When you first start seeing someone, the choice of dating activity is crucial. In London many of us like to visit the pub where social pressure is minimal. As far as I am concerned, the pub is fit for purpose – why take an iconoclastic approach to dating? Dating is difficult enough as it is without the additional burden of having to consider a myriad of venues and activities.
I have however noticed a growing appetite for ‘quirky’ dates. A raft of zany pursuits are now on offer for the adventurous romantic, anything from rock climbing to salsa dancing; walking tours, scenic cycle rides, even ‘toilet dating’ – the list is as long as it is baffling. As it stands, I frequently ridicule myself in ordinary venues, turning the event into a minor ‘bucket-list’ exercise would only enhance the likelihood of humiliation. Nevertheless, I can see why fledgling companies propagate this nonsense, in a saturated market (where something as ludicrous as speed-dating is old hat) newcomers have to stand out – unless their USP is a humdinger, they are finished.
I have experienced the horror of the alternative date first hand – last month, I inadvertently took a lady shopping. I should say this was not ‘Pretty Woman’ style jewellery shopping but a functional exercise as I needed new headphones – a banal task, only one increment up from the weekly ‘big shop’.
It was a rainy Saturday afternoon and I was with Daisy on Tottenham Court road. Trapped with the disparate pedestrians, it was like a macabre Victorian etching, men hung in doorways in their sodden suits as a stream of jowly faces paraded by. I took Daisy’s hand.
“Beware, the pickpockets,” I said, and she nodded.
We entered a boutique electronics shop. There were boxes strewn everywhere, glass cabinets contained a variety of budget phones, a neon sign advertised the ubiquitous, pseudo-criminal, ‘unlocking’ service. Large TV screens were showing a distant conflict on the evening news. I felt as though we had walked into a dystopian future.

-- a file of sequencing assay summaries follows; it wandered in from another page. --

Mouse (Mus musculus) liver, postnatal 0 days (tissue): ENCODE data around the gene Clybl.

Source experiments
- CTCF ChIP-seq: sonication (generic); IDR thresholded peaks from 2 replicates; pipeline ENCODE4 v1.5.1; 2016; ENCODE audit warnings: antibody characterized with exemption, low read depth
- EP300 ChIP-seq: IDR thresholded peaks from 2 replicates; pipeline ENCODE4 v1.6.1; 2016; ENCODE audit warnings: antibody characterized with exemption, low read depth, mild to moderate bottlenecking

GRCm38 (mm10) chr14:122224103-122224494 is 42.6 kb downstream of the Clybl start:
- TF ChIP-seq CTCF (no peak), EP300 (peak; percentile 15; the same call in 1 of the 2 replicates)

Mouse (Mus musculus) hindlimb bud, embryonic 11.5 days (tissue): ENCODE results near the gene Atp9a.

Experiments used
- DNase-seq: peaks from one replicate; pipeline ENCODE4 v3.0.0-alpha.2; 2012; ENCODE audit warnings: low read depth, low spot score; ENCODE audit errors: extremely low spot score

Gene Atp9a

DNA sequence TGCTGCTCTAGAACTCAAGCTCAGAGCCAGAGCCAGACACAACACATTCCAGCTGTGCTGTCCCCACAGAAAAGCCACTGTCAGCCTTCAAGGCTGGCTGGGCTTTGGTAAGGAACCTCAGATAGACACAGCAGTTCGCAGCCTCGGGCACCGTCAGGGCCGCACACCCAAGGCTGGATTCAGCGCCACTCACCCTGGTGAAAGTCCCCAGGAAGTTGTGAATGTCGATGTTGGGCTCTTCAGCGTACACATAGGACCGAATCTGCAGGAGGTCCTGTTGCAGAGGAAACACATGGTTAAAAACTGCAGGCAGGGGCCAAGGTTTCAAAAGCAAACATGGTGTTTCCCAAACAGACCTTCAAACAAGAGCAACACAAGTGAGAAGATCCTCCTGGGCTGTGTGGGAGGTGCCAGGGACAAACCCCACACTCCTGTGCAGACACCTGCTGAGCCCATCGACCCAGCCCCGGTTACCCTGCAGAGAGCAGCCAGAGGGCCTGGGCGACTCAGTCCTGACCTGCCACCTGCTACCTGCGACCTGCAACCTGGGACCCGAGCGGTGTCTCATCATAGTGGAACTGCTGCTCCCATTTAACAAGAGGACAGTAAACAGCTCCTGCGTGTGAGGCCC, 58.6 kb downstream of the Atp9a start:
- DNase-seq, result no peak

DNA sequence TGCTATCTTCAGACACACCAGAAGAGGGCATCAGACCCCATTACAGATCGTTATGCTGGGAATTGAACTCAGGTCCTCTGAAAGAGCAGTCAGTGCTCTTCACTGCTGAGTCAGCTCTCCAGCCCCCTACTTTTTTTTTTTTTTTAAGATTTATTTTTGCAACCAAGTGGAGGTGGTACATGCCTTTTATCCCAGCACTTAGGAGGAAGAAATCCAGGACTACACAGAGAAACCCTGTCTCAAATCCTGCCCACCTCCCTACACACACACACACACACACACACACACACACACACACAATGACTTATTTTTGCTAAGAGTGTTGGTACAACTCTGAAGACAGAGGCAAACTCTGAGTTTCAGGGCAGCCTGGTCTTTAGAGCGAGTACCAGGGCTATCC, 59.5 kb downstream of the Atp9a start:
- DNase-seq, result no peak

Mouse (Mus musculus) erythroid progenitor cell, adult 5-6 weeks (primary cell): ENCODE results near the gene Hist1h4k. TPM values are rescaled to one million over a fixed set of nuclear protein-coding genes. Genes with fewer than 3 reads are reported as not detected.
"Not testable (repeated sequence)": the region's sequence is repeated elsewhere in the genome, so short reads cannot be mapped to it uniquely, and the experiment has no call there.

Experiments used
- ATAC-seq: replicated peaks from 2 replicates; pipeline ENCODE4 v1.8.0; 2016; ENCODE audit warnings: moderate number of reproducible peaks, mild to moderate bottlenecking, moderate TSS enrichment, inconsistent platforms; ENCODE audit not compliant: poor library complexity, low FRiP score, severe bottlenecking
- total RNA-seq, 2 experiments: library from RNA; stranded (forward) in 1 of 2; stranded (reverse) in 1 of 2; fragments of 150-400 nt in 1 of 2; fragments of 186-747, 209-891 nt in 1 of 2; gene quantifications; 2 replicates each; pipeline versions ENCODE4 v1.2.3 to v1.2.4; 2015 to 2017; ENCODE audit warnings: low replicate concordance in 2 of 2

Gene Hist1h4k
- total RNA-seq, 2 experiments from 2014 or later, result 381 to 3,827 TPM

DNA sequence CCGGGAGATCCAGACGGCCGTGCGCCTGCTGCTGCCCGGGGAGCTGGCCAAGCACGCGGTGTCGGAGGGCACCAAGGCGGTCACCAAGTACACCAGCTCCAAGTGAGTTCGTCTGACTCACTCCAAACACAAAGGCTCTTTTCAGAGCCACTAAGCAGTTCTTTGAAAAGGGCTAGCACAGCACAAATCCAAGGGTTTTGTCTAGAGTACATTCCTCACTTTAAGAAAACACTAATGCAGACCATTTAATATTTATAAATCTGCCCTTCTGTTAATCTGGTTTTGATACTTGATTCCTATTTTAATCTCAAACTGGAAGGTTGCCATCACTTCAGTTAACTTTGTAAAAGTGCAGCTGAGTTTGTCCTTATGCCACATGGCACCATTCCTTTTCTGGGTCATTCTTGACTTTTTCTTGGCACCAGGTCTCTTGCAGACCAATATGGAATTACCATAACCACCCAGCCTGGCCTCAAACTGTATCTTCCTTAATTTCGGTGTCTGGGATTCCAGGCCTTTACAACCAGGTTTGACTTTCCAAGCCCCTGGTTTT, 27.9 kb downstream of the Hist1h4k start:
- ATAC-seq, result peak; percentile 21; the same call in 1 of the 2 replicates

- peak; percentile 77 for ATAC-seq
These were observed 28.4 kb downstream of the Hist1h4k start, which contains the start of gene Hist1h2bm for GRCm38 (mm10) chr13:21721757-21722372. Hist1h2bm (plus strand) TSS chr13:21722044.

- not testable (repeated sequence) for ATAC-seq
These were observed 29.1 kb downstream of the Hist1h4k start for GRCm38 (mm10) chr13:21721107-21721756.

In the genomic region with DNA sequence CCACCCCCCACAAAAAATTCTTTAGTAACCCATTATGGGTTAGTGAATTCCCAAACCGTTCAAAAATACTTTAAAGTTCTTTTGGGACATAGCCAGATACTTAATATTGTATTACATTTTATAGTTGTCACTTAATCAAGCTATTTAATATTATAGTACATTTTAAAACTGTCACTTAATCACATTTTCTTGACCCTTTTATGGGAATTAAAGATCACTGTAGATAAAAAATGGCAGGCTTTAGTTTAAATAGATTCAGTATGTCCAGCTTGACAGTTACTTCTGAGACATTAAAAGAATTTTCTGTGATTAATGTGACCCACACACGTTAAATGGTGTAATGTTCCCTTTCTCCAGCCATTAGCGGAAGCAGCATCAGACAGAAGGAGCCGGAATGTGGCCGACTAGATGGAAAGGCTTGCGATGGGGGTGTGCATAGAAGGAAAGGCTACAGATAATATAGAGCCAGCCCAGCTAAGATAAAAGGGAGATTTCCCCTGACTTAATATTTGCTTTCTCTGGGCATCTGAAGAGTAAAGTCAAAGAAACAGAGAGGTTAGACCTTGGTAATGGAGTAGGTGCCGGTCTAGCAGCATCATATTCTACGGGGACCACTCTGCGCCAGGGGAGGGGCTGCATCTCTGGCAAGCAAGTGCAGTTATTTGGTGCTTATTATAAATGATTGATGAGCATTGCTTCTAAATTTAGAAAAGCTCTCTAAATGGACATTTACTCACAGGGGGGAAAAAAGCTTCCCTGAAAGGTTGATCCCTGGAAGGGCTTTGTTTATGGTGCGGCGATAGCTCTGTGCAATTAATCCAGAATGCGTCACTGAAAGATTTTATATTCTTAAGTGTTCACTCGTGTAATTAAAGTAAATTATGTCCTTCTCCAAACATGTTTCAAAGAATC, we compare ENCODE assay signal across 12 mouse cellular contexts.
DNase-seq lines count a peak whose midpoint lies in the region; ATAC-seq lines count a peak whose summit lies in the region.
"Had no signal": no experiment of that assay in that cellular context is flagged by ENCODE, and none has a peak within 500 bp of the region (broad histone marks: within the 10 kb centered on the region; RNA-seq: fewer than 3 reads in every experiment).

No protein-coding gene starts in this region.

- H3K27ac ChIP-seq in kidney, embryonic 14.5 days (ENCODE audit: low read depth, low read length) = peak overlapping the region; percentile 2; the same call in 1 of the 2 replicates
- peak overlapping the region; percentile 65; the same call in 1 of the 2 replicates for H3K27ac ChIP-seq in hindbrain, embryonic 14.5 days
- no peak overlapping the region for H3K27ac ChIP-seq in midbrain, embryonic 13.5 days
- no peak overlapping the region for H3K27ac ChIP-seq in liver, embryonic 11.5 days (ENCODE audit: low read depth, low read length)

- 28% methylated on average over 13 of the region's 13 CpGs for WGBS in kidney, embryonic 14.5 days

“Can I help you, sir?”
The assistant was a young middle-eastern man.
“Sure, I need to get some headphones. I was thinking about the big overhead ones, which do you recommend?”
I turned to Daisy, “I’m really into music, so I have to get big headphones.”
“Really?” She said.
The man pulled down an expensive pair.
“These are very popular,” he said, then reached for another, “these too are popular.” He turned them over, “very popular.”
“Well, my friend, I want the most popular ones,” then to Daisy, “I don’t mess around, you know.”
“I can see that.”
I tried on a pair, plugged in my iPhone and played the Beastie Boys. The bass thudded through my head, lionising me. The New York trio delivered their rapid onslaught and I momentarily felt like an urban warrior-king. I turned to Daisy with my ‘music-face’, a pouty grimace. She sniggered.
“What?” I said, removing them.
“Seriously, big headphones are ok now.”
And indeed they were, until recently they had been the preserve of the enthusiast. Now, they were everywhere in London. I selected a red and white pair, allegedly the most popular – inevitably the most expensive.
Back on the street, a man with a large map barred our way. The antique monstrosity caught the wind like a paper sail – he shimmied forward to reign it in and we slipped by. A wave of people cut across us, dishevelled weekenders with rumpled theatre guides.
“I just need to pop into the bike shop quickly,” I said.
Daisy smiled but her eyes were heavy.
“You know how to show a girl a good time,” she said.
With more force than required, I pulled the door open and marched towards the counter. I recognised the assistant from a recent visit. Daisy wandered in behind me. I was losing her, I needed to hasten the transaction.
“Hey, my man,” I said to the assistant, “how’s it going? What’s new in the cycling world?”
“How can I help, sir?” He said.
I noted the lack of reciprocal banter and asked for the saddle I had researched online. He showed me a display model and spoke of its merits. I heard Daisy sigh behind me.
“You can always raise it a little higher,” the assistant said, “if you want a more aggressive riding position.”
“How can raising the seat be aggressive? It’s just sitting on a high seat, what’s aggressive about that?”
I turned to Daisy, but she was flicking through a cycling magazine. The assistant shrugged and we completed the transaction in silence.
Outside, it was still raining heavily. We hopped from one awning to the next, Daisy skipping the puddles in her heels – we passed a chemist and I tapped her on the arm.
“Just one more thing,” I said, “do you mind?”
She didn’t say anything.
I said, “or maybe we should just go to the pub now, what do you think?”
She produced a magazine from her bag and held it over her head.
“No,” she said, “what do you think?”
I pictured my bare bathroom cabinet, Daisy looked up at me and pulled a few strands of hair away from her face. More decisions – this was impossible.